I was able to keep the 2 kids everyone else hates from getting beat on, and the 5 kids that hate the 2 from causing any physical damage. Emotional, well.... the ship has already sailed on that one. But it took a lot out of me. How do I change this pattern? What can I do to be proactive and create positive habits that lead to a Harry-Wong-would-be-proud Highly Effective Classroom? Sadly, I have no new tools in my box waiting to be tried out. This is what I got: I love these kids, and I truly want to see them get their acts together and graduate. Not much, is it, but I guess we'll have to figure out a way too make sure it's enough.

But first, I need a nap....

Sunday, September 03, 2006


Ahh, the first weekend of the school year. You could feel the collective relief in my home, from all four of us. My husband teaches middle school science, and our children are in third and first grades. We were all excited to not be tied to bedtime when making dinner, finishing a conversation, or choosing that after dinner beverage. And then-- pure Heaven-- to sleep on Saturday until we awoke... no alarms, no pressing place to be... yes, weekends are where it's at.

This week was also the first week of school for my nephew. He lives far, far away from us, so our only way to be a part of his life is to use modern technology. We called yesterday, and I asked him how the first week went. "It was pretty good, but we have some days off now. That's a good thing, because I sure could use a break!" It doesn't take long to learn about the wonder that we call The Weekend, does it? Five days of school and he's ready for some time away. Aren't we all, dear child, aren't we all! It takes a lot of energy to get through the mechanics of a school day, never mind the academics! Buses, rules, lunch money, desks and cubbies, pencil sharpeners, bathroom use protocols, new friends and teachers.... and that's in the first 15 minutes! I get overwhelmed by it all, and I've been attending school since 1975.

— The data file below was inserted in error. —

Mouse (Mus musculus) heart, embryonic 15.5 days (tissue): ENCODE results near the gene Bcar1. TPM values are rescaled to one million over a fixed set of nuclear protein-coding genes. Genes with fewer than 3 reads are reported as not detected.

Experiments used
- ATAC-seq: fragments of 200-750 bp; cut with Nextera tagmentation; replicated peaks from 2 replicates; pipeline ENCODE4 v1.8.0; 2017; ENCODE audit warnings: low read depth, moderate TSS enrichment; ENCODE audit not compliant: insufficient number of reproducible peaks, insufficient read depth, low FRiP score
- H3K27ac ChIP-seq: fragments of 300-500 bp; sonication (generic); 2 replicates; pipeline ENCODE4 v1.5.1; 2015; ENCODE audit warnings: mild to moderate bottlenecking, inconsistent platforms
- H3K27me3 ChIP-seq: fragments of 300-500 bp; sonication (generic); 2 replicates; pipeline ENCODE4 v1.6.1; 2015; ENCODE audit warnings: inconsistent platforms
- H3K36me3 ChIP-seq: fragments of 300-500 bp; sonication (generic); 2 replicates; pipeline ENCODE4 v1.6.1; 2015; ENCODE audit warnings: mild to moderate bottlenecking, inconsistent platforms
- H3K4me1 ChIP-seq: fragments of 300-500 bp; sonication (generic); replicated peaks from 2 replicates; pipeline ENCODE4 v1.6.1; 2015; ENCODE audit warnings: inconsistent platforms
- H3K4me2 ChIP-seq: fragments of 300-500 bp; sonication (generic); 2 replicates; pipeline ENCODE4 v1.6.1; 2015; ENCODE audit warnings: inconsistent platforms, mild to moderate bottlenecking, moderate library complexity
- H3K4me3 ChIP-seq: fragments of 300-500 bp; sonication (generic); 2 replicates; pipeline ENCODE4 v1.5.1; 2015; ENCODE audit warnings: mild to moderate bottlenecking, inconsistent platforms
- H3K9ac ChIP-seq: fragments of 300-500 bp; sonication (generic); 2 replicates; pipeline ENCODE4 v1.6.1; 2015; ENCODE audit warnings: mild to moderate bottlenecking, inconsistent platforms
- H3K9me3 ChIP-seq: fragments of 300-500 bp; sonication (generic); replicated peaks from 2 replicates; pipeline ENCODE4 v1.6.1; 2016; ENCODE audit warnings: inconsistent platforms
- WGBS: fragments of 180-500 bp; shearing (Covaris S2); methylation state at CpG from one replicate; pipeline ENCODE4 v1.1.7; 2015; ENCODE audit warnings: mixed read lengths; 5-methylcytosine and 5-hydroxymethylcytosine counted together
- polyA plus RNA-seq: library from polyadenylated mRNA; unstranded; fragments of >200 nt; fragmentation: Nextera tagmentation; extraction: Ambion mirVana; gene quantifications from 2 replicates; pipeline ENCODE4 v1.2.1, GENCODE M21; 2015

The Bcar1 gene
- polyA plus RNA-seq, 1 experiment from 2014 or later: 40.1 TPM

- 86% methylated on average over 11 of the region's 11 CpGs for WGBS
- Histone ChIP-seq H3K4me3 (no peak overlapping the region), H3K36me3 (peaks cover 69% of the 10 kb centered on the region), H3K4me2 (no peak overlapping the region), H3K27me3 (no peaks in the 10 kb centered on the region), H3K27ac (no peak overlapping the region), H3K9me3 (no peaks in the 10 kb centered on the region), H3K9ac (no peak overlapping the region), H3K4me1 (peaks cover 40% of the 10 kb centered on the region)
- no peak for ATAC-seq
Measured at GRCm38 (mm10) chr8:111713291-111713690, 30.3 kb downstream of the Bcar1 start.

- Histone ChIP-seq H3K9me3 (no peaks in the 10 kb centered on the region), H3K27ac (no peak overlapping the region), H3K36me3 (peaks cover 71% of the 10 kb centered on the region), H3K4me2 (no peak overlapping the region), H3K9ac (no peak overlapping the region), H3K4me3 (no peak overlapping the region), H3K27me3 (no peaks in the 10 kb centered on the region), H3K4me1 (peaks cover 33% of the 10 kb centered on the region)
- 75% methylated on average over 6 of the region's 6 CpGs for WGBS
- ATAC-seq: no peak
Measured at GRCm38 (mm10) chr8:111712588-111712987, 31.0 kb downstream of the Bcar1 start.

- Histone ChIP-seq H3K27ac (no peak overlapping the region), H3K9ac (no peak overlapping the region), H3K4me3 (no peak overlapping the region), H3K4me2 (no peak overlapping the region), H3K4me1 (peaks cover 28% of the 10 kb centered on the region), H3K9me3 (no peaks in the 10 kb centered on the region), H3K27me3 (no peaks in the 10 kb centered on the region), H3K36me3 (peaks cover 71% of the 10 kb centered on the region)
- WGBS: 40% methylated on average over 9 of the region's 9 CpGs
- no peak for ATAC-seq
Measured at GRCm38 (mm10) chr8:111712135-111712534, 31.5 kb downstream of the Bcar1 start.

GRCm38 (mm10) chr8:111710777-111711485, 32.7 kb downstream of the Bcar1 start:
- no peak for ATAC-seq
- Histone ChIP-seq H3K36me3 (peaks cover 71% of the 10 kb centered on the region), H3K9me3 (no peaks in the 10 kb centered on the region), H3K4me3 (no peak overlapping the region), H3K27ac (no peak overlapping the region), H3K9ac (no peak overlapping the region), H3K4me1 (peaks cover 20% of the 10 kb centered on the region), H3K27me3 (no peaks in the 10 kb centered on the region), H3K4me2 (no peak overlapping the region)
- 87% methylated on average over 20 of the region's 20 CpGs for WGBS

The weekend allows us all some much needed think time. It's a chance to take a little pause in pushing our brains to the edge, to let the week's information settle in and become a part of us. To think about what went right, and what went wrong, and how to make it all a little bit better in the coming week. It's a chance to be unscheduled for a few days, taking the moment as it comes. To cuddle on the couch as a family, staying up late watching a movie and eating from the communal bowl of popcorn. Yes, a break is a very good thing.

Thursday, August 31, 2006

growing pains

Yesterday was our first day of school. I have to tell you, I didn't have a good day. Why, you ask? Because I did to myself what I've been warning everyone else not to do to me: I didn't allow for growth. Let me back up and explain.